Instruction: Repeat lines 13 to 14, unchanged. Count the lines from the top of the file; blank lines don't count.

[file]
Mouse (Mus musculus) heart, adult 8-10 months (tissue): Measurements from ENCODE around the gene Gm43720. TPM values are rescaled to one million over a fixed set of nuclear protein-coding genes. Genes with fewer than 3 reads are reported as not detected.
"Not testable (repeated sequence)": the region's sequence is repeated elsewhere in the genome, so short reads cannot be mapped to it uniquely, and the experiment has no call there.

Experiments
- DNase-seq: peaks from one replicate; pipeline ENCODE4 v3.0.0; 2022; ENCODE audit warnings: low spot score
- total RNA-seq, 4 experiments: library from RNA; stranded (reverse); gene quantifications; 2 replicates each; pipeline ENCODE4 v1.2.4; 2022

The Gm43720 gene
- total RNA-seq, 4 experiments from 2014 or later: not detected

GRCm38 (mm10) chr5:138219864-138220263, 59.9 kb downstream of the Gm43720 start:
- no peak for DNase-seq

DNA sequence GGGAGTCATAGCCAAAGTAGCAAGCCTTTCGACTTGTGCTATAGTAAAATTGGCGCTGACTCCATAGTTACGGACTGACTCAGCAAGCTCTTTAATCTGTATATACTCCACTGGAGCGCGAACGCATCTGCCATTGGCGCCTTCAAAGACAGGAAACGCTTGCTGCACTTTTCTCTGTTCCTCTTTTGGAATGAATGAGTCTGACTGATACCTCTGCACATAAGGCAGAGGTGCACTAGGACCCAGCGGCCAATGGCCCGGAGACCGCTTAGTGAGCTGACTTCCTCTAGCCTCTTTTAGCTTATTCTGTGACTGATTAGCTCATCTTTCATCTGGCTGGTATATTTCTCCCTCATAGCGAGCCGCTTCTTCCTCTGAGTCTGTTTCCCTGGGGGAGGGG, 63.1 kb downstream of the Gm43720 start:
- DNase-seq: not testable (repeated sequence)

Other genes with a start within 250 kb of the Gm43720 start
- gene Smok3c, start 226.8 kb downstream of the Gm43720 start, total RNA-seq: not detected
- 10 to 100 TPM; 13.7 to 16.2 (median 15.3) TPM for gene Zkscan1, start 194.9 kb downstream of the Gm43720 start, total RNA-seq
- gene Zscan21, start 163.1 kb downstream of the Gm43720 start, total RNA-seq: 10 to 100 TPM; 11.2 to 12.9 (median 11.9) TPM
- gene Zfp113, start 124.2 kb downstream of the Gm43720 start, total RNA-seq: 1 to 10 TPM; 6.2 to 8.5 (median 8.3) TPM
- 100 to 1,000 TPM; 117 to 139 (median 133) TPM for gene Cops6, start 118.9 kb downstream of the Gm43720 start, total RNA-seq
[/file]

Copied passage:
- gene Smok3c, start 226.8 kb downstream of the Gm43720 start, total RNA-seq: not detected
- 10 to 100 TPM; 13.7 to 16.2 (median 15.3) TPM for gene Zkscan1, start 194.9 kb downstream of the Gm43720 start, total RNA-seq